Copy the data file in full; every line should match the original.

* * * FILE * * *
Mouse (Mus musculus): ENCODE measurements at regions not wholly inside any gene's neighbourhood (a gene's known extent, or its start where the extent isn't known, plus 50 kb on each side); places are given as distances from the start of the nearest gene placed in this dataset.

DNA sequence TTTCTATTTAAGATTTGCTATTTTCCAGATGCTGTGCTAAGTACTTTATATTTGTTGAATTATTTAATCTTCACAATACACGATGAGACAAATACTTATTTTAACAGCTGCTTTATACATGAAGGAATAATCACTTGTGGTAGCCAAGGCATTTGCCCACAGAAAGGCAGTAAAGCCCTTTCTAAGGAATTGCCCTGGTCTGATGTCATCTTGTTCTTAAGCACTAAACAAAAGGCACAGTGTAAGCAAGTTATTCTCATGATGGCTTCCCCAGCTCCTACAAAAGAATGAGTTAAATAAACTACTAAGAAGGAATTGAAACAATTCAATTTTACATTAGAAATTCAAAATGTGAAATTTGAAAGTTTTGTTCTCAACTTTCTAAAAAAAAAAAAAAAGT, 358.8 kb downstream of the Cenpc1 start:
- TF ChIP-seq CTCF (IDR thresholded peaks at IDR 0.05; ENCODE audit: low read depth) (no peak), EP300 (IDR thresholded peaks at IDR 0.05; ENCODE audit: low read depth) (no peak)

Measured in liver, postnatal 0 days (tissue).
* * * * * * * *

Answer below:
Mouse (Mus musculus): ENCODE measurements at regions not wholly inside any gene's neighbourhood (a gene's known extent, or its start where the extent isn't known, plus 50 kb on each side); places are given as distances from the start of the nearest gene placed in this dataset.

DNA sequence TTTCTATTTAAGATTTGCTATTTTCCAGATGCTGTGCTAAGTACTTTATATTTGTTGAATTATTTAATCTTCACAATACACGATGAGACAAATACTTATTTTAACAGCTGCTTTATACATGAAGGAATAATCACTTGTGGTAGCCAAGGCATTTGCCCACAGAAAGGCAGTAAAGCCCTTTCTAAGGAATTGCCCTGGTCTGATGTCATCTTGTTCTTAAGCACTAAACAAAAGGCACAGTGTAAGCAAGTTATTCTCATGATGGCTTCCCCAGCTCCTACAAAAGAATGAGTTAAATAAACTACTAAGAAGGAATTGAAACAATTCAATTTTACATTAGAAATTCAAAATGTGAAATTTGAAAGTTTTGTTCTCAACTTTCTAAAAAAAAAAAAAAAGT, 358.8 kb downstream of the Cenpc1 start:
- TF ChIP-seq CTCF (IDR thresholded peaks at IDR 0.05; ENCODE audit: low read depth) (no peak), EP300 (IDR thresholded peaks at IDR 0.05; ENCODE audit: low read depth) (no peak)

Measured in liver, postnatal 0 days (tissue).